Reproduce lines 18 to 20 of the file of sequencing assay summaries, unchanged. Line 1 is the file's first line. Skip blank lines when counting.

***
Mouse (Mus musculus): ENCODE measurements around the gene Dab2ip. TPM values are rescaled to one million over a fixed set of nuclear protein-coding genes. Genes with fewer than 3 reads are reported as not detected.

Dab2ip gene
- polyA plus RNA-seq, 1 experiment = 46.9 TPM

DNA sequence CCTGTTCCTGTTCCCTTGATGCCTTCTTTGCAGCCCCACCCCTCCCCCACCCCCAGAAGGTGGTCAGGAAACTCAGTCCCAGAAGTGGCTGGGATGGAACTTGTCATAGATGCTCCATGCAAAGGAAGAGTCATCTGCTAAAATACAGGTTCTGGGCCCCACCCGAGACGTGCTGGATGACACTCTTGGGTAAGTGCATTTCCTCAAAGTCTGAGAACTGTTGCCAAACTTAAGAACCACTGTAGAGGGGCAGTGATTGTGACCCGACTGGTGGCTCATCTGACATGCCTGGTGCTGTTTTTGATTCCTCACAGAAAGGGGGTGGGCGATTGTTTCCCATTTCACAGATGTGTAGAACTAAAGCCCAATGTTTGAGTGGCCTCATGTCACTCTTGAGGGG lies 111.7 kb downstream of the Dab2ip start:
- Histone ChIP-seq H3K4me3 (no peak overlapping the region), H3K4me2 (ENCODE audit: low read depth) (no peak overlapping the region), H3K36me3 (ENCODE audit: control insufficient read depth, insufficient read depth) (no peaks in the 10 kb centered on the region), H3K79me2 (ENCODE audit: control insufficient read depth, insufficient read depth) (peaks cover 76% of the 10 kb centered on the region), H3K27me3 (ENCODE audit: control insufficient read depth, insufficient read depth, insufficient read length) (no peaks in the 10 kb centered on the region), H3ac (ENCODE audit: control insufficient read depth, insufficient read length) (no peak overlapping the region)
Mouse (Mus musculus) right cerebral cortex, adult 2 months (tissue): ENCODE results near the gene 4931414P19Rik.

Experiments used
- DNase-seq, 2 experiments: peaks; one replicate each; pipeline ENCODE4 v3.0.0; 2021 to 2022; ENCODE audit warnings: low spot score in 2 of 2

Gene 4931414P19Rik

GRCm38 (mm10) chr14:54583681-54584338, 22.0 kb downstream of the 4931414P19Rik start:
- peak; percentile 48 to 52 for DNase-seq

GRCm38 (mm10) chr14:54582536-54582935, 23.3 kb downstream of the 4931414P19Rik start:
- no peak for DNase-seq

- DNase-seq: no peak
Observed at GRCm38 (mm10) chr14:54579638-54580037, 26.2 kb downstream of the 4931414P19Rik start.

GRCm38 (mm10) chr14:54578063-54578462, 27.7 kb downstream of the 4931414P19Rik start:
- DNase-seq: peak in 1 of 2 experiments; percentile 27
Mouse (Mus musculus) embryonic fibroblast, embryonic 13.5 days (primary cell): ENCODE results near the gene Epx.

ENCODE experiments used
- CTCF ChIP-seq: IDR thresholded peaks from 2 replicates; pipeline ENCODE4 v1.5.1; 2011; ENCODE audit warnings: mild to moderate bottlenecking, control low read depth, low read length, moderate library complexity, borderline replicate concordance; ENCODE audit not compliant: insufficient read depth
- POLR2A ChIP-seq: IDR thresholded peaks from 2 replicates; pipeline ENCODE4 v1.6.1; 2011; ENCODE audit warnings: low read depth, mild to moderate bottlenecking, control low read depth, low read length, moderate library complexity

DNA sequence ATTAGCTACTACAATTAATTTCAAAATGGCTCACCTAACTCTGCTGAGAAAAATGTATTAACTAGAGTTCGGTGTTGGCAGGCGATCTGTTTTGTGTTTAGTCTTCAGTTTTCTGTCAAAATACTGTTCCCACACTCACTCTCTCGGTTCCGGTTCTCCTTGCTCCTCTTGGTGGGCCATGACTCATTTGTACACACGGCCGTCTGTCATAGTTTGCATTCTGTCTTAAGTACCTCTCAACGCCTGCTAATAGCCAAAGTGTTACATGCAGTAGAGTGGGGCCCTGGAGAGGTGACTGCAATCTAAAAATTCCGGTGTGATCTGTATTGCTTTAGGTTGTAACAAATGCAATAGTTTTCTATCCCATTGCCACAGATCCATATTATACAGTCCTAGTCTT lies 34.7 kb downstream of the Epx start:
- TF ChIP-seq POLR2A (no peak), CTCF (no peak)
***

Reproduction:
Mouse (Mus musculus) embryonic fibroblast, embryonic 13.5 days (primary cell): ENCODE results near the gene Epx.

ENCODE experiments used
- CTCF ChIP-seq: IDR thresholded peaks from 2 replicates; pipeline ENCODE4 v1.5.1; 2011; ENCODE audit warnings: mild to moderate bottlenecking, control low read depth, low read length, moderate library complexity, borderline replicate concordance; ENCODE audit not compliant: insufficient read depth